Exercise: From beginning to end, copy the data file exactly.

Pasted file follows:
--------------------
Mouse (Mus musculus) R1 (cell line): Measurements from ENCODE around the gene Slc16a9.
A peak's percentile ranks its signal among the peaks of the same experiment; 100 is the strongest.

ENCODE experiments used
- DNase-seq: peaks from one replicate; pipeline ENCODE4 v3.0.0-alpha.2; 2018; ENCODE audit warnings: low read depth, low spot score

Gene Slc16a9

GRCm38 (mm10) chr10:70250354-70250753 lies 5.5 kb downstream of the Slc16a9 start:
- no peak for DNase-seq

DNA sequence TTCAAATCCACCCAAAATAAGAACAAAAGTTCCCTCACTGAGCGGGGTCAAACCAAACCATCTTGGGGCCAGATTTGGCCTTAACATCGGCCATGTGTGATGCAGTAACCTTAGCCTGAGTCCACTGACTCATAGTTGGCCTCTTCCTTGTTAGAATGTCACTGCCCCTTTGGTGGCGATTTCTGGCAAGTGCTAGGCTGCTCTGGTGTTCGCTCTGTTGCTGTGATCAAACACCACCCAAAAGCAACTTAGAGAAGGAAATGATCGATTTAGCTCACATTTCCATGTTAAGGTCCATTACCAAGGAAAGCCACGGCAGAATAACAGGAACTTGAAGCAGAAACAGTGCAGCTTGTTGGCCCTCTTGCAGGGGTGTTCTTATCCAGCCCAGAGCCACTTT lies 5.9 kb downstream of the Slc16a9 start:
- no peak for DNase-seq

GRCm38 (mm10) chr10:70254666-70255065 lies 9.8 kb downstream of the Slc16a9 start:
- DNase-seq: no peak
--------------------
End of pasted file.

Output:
Mouse (Mus musculus) R1 (cell line): Measurements from ENCODE around the gene Slc16a9.
A peak's percentile ranks its signal among the peaks of the same experiment; 100 is the strongest.

ENCODE experiments used
- DNase-seq: peaks from one replicate; pipeline ENCODE4 v3.0.0-alpha.2; 2018; ENCODE audit warnings: low read depth, low spot score

Gene Slc16a9

GRCm38 (mm10) chr10:70250354-70250753 lies 5.5 kb downstream of the Slc16a9 start:
- no peak for DNase-seq

DNA sequence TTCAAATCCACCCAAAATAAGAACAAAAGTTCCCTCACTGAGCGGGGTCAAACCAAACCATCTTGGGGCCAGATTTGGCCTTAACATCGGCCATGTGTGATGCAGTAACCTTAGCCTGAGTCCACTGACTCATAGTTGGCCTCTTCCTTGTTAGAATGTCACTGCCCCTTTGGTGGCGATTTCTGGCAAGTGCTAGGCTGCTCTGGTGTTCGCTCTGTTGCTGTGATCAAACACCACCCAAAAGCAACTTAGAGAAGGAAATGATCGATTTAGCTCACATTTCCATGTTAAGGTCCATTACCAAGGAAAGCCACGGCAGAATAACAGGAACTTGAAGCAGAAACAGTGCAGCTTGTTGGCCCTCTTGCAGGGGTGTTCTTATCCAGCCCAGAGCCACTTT lies 5.9 kb downstream of the Slc16a9 start:
- no peak for DNase-seq

GRCm38 (mm10) chr10:70254666-70255065 lies 9.8 kb downstream of the Slc16a9 start:
- DNase-seq: no peak